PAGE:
I was pleased to stand up in Parliament yesterday and deliver a speech on the merits of renaming the Adelaide Airport after Yorke Peninsula-born aviation pioneer Captain Harry Butler.
Such are his exploits and achievements I advocate that Harry is deserving of such State-wide recognition, thus I have made a formal submission to the review of the Adelaide Airport’s new 20-year master plan, which includes the completion of the $165 million terminal expansion project in 2021 and a new Airport East Precinct.
Public consultation on this strategic plan is open until October 28, and I encourage anyone interested to also make a submission, pushing Harry's case for naming rights.
You can participate in the consultation process by mailing your written comment to:
Adelaide Airport Limited Master Plan Submission
1 James Schofield Drive, Adelaide Airport SA 5950
OR by emailing: [email protected]
Submissions must be received in writing by 5.00pm on 28 October 2019.
I was proud to recently unveil new interpretive signage during the centenary celebrations held at Minlaton to mark the 100 years since Captain Butler became the first person to fly over the Gulf St Vincent and any significant body of water in the southern hemisphere, when he delivered the first air mail run, on 6 August 1919.
The thousands who attended Harry’s centenary celebrations, mostly proud locals and aviation buffs from across the state and nation, well know what a celebrity pioneering aeronaut Harry Butler was, and the significance of his many achievements. But I believe his legacy is deserving of more widespread acclaim.
Harry was a household name, hailed a rock star of his time, a magnificent man in his flying machine and a charismatic young daredevil with the brain of an engineer. In fact, it was impossible to find a paper printed in Adelaide between late 1919 and the end of 1920 that did not carry some story about the latest exploits of Harry Butler.
The Harry Butler story is an inspiring one – about a young boy born on a remote farm near the bottom of Yorke Peninsula in 1889, who taught himself to fly, to build planes, who led daring raids in World War I and as head instructor in the Royal Flying Corp trained thousands of pilots on ways to outmanoeuvre the enemy in the skies to stay alive, his brave exploits earning him the Air Force Cross in 1918.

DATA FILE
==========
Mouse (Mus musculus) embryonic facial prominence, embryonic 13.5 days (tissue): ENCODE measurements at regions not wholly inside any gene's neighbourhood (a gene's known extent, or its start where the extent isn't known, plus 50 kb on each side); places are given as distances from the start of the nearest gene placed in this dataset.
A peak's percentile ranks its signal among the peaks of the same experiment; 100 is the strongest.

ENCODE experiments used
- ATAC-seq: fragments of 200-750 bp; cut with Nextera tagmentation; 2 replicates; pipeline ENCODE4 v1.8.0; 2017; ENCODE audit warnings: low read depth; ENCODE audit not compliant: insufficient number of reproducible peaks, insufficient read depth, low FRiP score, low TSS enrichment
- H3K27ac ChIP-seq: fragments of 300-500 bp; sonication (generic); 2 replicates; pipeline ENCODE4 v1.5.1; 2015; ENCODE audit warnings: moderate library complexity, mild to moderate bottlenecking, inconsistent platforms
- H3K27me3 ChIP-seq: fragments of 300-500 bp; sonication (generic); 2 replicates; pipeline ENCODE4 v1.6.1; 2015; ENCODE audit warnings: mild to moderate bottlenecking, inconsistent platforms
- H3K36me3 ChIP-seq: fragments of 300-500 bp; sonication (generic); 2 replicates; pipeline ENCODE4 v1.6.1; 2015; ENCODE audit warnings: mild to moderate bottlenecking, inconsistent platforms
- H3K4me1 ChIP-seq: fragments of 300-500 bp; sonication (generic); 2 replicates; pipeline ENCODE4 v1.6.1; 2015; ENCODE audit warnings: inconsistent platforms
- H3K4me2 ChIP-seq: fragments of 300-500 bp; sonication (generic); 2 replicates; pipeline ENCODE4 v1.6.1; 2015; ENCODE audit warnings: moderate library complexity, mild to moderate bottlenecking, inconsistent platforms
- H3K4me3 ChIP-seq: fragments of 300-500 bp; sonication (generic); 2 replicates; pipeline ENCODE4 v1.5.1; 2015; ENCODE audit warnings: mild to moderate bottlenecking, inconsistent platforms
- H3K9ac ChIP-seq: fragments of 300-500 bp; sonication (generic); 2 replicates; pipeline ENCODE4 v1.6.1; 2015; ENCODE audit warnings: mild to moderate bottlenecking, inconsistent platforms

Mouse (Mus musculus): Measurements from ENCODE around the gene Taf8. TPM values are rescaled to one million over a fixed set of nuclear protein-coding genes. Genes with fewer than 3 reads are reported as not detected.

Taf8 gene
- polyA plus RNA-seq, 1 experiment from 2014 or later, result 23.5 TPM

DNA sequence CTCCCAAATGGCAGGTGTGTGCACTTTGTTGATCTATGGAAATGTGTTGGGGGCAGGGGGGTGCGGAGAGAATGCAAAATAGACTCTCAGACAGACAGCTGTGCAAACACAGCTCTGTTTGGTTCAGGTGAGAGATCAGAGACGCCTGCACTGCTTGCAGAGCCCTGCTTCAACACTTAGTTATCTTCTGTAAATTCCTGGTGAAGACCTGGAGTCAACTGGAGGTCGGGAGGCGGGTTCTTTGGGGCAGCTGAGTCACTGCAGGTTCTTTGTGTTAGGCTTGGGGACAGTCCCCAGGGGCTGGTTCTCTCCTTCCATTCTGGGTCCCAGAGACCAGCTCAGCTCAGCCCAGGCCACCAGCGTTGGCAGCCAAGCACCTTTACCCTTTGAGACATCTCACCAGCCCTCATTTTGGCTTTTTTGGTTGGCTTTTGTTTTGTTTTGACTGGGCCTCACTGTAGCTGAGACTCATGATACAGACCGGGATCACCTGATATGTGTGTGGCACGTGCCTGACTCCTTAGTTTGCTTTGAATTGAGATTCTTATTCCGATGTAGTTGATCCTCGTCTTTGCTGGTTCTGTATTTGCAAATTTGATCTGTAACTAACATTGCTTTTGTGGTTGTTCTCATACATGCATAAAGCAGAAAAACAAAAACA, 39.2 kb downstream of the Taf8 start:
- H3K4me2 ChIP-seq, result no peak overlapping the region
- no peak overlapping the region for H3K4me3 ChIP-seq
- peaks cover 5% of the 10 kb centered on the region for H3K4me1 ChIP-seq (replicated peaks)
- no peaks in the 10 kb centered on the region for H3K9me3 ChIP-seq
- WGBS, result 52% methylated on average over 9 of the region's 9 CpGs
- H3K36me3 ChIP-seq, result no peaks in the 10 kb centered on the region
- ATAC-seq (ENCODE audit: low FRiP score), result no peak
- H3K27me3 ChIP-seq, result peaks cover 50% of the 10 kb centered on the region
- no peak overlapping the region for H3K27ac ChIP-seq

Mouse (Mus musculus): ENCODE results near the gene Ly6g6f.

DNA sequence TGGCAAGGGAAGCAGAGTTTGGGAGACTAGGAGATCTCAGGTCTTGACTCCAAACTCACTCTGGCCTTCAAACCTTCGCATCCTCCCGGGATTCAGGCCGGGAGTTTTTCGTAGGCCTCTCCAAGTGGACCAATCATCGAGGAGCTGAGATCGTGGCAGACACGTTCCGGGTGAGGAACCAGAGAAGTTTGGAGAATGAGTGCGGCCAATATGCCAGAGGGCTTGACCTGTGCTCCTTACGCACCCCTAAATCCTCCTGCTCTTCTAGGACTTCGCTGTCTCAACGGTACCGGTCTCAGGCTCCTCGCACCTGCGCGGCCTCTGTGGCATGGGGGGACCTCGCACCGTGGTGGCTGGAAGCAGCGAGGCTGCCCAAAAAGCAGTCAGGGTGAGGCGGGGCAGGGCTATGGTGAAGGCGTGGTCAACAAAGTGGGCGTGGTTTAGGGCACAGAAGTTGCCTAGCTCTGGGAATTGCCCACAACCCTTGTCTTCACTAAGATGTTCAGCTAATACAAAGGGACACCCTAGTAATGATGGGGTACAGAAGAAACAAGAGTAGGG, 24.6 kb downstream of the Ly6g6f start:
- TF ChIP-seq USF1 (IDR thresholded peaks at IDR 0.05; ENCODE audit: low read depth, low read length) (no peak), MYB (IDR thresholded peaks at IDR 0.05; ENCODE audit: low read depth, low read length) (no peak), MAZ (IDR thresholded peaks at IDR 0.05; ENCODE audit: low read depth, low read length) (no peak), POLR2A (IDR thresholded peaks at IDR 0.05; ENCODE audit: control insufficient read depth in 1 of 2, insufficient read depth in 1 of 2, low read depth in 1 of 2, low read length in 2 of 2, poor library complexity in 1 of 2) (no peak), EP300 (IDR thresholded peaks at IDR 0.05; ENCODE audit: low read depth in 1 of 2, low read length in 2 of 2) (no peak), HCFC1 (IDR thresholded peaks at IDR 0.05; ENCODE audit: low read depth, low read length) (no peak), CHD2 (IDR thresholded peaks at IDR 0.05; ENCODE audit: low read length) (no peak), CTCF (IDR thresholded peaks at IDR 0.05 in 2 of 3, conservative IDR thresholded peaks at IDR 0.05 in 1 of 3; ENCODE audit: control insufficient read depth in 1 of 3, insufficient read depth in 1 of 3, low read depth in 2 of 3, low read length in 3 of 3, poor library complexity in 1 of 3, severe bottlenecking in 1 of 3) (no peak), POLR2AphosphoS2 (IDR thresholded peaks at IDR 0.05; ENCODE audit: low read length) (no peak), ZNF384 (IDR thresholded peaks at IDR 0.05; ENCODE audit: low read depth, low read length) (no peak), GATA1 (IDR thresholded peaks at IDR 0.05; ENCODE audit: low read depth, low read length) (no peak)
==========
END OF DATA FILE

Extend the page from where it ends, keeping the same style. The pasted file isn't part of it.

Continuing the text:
He is best known for his historic St Vincent gulf flight, his war service, and for introducing to the state stunt flying and aerobatics, putting on air shows to raise money for Peace Loan and repatriation causes, watched by tens of thousands of people who had never seen a plane before.
But I advocate that it is his lesser known ‘firsts for South Australia’ that really warrant further recognition, and that is my quest.
Historian and Author Les Parsons provides the following formal list of achievements of Captain Henry John “Harry” Butler, of Koolywurtie, near Minlaton:
- The first crossing of a significant body of water in the Southern Hemisphere (Gulf St Vincent)
- The first aerodrome at Northfield (1919) then the first real airport at Hendon which he sold to the Commonwealth Government to make it the first official Adelaide airport (from 1922 until 1927 when it was moved to Parafield, then its current location at West Beach)
- The first air passenger carrying business in Australia
- The first aerial photographs (Including in a commercial capacity for real estate purposes)
- Among the first to recognise that the aeroplane could be used for mail purposes
- The first aviation business (Butler and Kauper Aviation company including a shareholder and huge supporter in MP HC Richards)
- Helped set up the first Aero Club in SA to facilitate the new aviation business and look at things like safety, infrastructure, etc
Captain Butler can also be credited as being the first to consider air flights to take doctors and nurses to injured people in remote pastoral areas, heralding the advent of the Royal Flying Doctor Service ultimately set up in 1928 four years after Harry’s death.
He also won Australia’s first Aerial Derby in 1920, and when in March 1920 Sir Ross and Sir Keith Smith famously flew their Vickers-Vimy in the historic first flight from UK to Australia, it was at the Harry Butler airfield at Northfield they landed.
When he died at age 34 in 1924, Harry Butler was given the honour of a military funeral, his cortege flowing down King William Street; and the City also decided that no more fitting memorial could be achieved than by the inclusion of his portrait in the Hall of Fame of the Art Gallery of South Australia, where it has hung since its unveiling in 1925.
Whilst it was a welcome pledge earlier this year by both State and Federal Government to invest $4 million ($2 million each) into provision of a safe transfer of the famous Smith Brothers’ Vickers-Vimy from its current home in a shed in the back blocks of the airport to a prime location within the new Adelaide airport terminal, many agree that Captain Harry Butler is equally deserving of significant recognition at our airport.
They were SA-born comrades as aviation pioneers and it would be something of a fitting reunion in celebration of our State’s aviation history to name the airport after Harry, our most famous airman who has rightly been credited with single-handedly inspiring the aviation industry in South Australia.